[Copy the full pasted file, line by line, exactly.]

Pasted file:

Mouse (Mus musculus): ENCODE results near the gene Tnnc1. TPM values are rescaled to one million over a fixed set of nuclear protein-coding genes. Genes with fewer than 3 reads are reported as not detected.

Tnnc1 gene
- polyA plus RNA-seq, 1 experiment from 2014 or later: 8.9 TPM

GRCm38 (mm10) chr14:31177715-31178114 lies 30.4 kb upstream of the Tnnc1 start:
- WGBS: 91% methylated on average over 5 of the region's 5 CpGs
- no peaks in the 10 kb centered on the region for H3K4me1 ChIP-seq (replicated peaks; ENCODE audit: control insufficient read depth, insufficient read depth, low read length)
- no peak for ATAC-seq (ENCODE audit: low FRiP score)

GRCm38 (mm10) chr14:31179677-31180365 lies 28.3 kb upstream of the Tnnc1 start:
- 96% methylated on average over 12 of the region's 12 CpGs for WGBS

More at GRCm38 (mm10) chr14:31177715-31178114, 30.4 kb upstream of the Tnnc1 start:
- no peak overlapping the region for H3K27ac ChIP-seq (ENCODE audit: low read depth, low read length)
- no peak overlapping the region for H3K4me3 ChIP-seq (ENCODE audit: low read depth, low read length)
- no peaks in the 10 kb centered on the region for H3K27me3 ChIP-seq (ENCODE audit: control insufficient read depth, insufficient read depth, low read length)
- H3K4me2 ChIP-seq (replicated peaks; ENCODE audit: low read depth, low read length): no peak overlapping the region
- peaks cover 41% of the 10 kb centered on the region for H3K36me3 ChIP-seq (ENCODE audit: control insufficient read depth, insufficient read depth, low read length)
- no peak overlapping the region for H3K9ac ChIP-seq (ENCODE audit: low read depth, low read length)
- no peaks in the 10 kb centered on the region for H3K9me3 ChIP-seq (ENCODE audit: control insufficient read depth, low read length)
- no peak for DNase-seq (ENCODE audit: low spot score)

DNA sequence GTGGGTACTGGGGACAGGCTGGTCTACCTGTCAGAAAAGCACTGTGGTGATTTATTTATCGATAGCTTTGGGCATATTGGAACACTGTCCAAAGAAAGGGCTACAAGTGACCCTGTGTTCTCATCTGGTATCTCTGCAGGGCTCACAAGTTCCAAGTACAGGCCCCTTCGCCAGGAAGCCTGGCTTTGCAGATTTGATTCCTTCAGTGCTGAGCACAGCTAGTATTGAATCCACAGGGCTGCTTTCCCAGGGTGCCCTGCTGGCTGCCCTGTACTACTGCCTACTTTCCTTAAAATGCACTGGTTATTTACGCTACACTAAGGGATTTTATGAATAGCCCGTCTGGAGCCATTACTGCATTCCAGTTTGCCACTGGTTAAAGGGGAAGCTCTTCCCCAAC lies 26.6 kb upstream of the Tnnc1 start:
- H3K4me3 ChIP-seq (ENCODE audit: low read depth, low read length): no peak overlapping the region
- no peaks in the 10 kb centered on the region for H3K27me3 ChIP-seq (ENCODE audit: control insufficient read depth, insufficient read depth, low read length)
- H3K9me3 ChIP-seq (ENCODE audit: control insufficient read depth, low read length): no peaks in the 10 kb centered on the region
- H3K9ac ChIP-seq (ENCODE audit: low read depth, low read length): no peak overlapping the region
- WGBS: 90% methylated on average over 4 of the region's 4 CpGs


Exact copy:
Mouse (Mus musculus): ENCODE results near the gene Tnnc1. TPM values are rescaled to one million over a fixed set of nuclear protein-coding genes. Genes with fewer than 3 reads are reported as not detected.

Tnnc1 gene
- polyA plus RNA-seq, 1 experiment from 2014 or later: 8.9 TPM

GRCm38 (mm10) chr14:31177715-31178114 lies 30.4 kb upstream of the Tnnc1 start:
- WGBS: 91% methylated on average over 5 of the region's 5 CpGs
- no peaks in the 10 kb centered on the region for H3K4me1 ChIP-seq (replicated peaks; ENCODE audit: control insufficient read depth, insufficient read depth, low read length)
- no peak for ATAC-seq (ENCODE audit: low FRiP score)

GRCm38 (mm10) chr14:31179677-31180365 lies 28.3 kb upstream of the Tnnc1 start:
- 96% methylated on average over 12 of the region's 12 CpGs for WGBS

More at GRCm38 (mm10) chr14:31177715-31178114, 30.4 kb upstream of the Tnnc1 start:
- no peak overlapping the region for H3K27ac ChIP-seq (ENCODE audit: low read depth, low read length)
- no peak overlapping the region for H3K4me3 ChIP-seq (ENCODE audit: low read depth, low read length)
- no peaks in the 10 kb centered on the region for H3K27me3 ChIP-seq (ENCODE audit: control insufficient read depth, insufficient read depth, low read length)
- H3K4me2 ChIP-seq (replicated peaks; ENCODE audit: low read depth, low read length): no peak overlapping the region
- peaks cover 41% of the 10 kb centered on the region for H3K36me3 ChIP-seq (ENCODE audit: control insufficient read depth, insufficient read depth, low read length)
- no peak overlapping the region for H3K9ac ChIP-seq (ENCODE audit: low read depth, low read length)
- no peaks in the 10 kb centered on the region for H3K9me3 ChIP-seq (ENCODE audit: control insufficient read depth, low read length)
- no peak for DNase-seq (ENCODE audit: low spot score)

DNA sequence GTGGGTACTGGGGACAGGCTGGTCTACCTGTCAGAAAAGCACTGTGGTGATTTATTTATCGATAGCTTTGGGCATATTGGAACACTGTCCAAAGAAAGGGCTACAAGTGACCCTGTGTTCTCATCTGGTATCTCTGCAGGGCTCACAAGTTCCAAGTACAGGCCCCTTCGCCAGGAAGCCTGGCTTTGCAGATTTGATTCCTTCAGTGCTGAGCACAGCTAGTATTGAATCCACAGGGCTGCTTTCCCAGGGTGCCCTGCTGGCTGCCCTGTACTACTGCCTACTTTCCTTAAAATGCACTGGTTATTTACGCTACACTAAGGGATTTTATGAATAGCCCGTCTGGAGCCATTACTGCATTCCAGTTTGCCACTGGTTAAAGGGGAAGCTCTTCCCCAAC lies 26.6 kb upstream of the Tnnc1 start:
- H3K4me3 ChIP-seq (ENCODE audit: low read depth, low read length): no peak overlapping the region
- no peaks in the 10 kb centered on the region for H3K27me3 ChIP-seq (ENCODE audit: control insufficient read depth, insufficient read depth, low read length)
- H3K9me3 ChIP-seq (ENCODE audit: control insufficient read depth, low read length): no peaks in the 10 kb centered on the region
- H3K9ac ChIP-seq (ENCODE audit: low read depth, low read length): no peak overlapping the region
- WGBS: 90% methylated on average over 4 of the region's 4 CpGs